Trump Administration Offers Turkey Patriot Missiles so It Won't Buy Weapons System From Russia: Reports

The United States has offered to sell its NATO ally Turkey a $3.5 billion Patriot missile defense system as an incentive for the country not to buy an anti-aircraft missile system from Russia, according to Turkish state media.

Turkey's defense and foreign affairs ministries are discussing the purchase of U.S. Patriot missiles with officials from a U.S. delegation, according to the reports.

Turkey had planned to purchase an S-400 anti-aircraft missile system from Russia despite warnings from the U.S. and other NATO allies that the system could pose security risks if integrated with Western systems. Turkey signed a deal with Russia in 2017 that was reportedly worth $2.5 billion.

The S-400 can allegedly protect against ballistic missiles and stealth aircraft, including that used by NATO allies like the F-35 aircraft.

During a panel discussion held on the sidelines of a NATO summit in July 2018, Turkey's foreign minister Mevlüt Çavuşoğlu claimed that he had opted to buy the system from Russia because he could not obtain a similar one from allies in the West.

"I tried to buy from my allies," Çavuşoğlu said. "I wanted to buy from the U.S. for the last 10 years, it didn't work. I couldn't buy from NATO allies, so Russia gave me the best proposal and now I'm buying from Russia."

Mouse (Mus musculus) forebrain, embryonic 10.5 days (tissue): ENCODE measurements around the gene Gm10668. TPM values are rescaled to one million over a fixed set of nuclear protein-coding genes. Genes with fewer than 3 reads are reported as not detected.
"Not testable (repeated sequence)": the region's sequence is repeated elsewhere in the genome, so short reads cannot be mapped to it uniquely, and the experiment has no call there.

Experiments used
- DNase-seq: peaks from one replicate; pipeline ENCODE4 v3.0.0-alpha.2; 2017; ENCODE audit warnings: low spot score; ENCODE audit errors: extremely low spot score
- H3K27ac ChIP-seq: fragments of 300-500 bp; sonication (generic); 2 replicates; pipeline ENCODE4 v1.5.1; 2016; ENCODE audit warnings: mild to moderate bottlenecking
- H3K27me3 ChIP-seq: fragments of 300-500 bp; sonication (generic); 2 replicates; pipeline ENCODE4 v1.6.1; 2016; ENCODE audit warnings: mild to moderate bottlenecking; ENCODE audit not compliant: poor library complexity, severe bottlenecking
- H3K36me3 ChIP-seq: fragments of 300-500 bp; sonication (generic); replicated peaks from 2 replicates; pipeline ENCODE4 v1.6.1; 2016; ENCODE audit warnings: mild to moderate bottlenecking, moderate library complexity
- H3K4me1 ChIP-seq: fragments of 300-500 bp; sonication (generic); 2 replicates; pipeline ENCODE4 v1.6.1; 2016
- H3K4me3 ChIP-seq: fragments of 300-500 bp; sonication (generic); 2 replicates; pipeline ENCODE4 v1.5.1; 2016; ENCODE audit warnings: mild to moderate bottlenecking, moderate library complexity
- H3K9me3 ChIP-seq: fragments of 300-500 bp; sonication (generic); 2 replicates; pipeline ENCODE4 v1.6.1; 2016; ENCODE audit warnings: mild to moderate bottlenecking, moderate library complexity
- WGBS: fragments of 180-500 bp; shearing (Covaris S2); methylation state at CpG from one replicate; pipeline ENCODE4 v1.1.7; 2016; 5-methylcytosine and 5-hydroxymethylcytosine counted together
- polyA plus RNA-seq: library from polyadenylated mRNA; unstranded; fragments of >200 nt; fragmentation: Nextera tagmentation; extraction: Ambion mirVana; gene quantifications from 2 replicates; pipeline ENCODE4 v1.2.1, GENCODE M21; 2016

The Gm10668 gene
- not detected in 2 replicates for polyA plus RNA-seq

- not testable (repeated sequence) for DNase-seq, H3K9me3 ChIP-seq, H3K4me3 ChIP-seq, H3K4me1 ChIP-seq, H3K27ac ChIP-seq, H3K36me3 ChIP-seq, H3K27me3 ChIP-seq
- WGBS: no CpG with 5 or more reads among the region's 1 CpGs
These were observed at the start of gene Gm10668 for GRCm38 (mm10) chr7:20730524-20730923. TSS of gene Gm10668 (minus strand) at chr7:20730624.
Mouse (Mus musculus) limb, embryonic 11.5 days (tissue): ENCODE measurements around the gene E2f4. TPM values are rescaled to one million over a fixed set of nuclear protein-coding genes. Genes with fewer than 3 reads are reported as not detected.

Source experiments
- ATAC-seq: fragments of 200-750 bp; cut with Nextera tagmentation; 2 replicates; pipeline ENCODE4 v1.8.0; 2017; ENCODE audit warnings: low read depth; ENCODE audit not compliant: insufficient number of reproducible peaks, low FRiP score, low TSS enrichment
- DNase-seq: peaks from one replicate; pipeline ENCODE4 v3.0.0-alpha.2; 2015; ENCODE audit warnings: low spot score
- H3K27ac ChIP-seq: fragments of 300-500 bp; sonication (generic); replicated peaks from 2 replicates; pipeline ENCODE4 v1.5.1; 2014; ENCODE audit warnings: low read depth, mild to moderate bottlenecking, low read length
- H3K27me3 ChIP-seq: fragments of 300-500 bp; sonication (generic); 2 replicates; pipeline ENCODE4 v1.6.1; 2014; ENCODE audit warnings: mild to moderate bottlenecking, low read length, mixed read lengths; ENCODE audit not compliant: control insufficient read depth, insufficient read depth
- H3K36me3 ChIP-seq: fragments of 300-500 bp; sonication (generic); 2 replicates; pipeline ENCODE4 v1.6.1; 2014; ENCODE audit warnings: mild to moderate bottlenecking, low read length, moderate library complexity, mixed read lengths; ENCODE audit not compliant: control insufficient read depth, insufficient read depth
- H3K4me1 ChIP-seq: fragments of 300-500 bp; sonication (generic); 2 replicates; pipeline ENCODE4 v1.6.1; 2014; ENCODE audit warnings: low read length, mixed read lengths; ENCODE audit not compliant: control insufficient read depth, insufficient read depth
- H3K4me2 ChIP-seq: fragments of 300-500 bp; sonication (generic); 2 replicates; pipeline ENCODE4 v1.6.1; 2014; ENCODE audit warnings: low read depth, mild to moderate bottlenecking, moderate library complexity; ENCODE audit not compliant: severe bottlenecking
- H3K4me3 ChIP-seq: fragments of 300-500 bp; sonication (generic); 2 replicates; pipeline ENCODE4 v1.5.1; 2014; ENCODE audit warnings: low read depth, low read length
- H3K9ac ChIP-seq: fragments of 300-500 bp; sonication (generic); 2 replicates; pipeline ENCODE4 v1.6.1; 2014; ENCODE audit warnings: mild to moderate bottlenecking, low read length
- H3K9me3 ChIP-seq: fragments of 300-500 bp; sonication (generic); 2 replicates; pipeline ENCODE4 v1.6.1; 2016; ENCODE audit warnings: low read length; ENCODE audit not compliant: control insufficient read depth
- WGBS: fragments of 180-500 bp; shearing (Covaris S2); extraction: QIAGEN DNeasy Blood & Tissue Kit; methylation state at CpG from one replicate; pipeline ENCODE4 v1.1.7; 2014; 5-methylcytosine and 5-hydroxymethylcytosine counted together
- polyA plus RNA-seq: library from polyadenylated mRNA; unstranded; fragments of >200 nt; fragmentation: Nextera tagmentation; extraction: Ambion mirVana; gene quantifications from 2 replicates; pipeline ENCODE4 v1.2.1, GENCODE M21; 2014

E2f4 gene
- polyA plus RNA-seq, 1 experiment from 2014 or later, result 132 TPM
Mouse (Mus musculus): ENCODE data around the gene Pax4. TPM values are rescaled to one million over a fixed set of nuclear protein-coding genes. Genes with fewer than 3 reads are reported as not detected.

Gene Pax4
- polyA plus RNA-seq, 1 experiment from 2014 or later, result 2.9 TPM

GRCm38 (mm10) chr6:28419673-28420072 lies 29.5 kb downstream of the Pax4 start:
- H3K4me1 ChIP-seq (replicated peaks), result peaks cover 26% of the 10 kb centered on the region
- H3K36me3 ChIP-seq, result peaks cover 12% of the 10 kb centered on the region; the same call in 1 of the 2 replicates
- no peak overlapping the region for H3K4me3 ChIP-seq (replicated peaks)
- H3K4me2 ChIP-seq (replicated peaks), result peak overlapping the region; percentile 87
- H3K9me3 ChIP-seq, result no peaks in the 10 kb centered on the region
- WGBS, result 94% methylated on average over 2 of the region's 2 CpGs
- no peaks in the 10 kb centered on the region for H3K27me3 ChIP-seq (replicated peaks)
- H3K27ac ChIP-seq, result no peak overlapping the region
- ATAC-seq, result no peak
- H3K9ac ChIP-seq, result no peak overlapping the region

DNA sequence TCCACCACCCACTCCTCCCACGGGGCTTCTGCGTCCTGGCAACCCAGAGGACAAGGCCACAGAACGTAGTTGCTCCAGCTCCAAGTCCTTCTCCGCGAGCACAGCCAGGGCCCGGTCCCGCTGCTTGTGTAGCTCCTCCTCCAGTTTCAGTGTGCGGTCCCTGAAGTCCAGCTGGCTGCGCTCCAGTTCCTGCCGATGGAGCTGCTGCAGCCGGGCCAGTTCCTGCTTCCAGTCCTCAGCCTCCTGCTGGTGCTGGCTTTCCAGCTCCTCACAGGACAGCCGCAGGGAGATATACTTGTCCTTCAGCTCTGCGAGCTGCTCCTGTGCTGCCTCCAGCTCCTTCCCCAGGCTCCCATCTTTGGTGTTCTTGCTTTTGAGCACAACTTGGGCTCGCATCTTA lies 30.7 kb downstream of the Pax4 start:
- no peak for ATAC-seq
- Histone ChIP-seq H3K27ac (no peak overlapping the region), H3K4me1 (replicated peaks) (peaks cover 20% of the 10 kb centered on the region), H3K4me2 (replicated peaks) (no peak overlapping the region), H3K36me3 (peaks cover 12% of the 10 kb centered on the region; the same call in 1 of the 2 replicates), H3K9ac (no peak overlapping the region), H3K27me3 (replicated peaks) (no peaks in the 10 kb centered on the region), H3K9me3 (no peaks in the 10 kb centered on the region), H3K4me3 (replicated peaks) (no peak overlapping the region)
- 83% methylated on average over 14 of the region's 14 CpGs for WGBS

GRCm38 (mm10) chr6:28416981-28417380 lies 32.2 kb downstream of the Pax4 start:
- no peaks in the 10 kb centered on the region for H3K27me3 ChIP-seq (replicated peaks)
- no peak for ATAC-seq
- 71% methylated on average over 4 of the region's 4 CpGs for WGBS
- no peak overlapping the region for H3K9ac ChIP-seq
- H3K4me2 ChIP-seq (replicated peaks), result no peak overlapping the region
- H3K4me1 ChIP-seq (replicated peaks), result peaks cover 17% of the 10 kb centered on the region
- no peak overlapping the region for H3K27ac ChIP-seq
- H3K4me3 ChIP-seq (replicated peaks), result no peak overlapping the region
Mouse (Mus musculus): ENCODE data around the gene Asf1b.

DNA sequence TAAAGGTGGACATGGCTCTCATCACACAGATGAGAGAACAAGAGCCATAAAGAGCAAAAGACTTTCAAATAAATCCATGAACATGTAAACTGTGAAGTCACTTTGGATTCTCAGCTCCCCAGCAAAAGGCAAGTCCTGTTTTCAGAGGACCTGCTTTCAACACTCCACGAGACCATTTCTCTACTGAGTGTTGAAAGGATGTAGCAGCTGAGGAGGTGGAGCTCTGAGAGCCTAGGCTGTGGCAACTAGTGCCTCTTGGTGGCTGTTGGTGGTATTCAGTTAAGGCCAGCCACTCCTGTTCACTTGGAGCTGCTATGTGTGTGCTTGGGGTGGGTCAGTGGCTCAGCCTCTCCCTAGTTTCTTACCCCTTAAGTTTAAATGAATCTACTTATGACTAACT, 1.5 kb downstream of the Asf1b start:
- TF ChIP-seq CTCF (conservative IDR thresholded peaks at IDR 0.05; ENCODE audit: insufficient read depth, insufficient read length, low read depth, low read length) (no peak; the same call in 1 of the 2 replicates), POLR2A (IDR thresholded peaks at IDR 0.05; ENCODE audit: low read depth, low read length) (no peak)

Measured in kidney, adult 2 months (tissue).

Turkish armed forces military vehicles are being dispatched to support the units at the Syrian border, in Sanliurfa, Turkey, on January 2. The U.S. has offered to sell its NATO ally Turkey a $3.5 billion Patriot missile defense system as an incentive for the country not to buy an anti-aircraft missile system from Russia. Halil Fidan/Anadolu Agency/Getty Images

Experts have noted that Turkey also offered to pay for the system in Russian rubles instead of dollars.

"Ankara and Moscow finalized the $2.5 billion Russian-Turkish agreement on the purchase of S-400s in 2017. Under the agreement, Turkey is to pay 45 percent of the cost up front, while Russia is to provide a loan to cover the remaining 55 percent. A striking point of the deal is that the loan will be issued in Russian rubles, not U.S. dollars—the first time Turkey has taken such a step, according to Erdogan," political analyst Rahim Rahimov wrote for the Wilson Center in April.

The U.S. has warned that Turkey could be subject to sanctions on Russian military equipment if it moves ahead with the purchase. India, another U.S. ally, already canceled its plans to buy the S-400 due to concerns over U.S. sanctions.

In September 2018, the Trump administration sanctioned China's People's Liberation Army over its purchase of the S-400.

Turkey, however, has signaled that it would be interested in purchasing military equipment from both the U.S. and Russia. Reports have suggested that Turkey has already started constructing a site for the missile system, and Russia has pledged to begin deliveries by as early as October 2019.

Turkey and Russia have maintained friendly ties and cooperated on issues related to Syria and energy infrastructure despite Ankara's membership in the Western military alliance, whose expansion Russia's leadership opposes. Both countries have also seen their relationship with the U.S. deteriorate over the past year.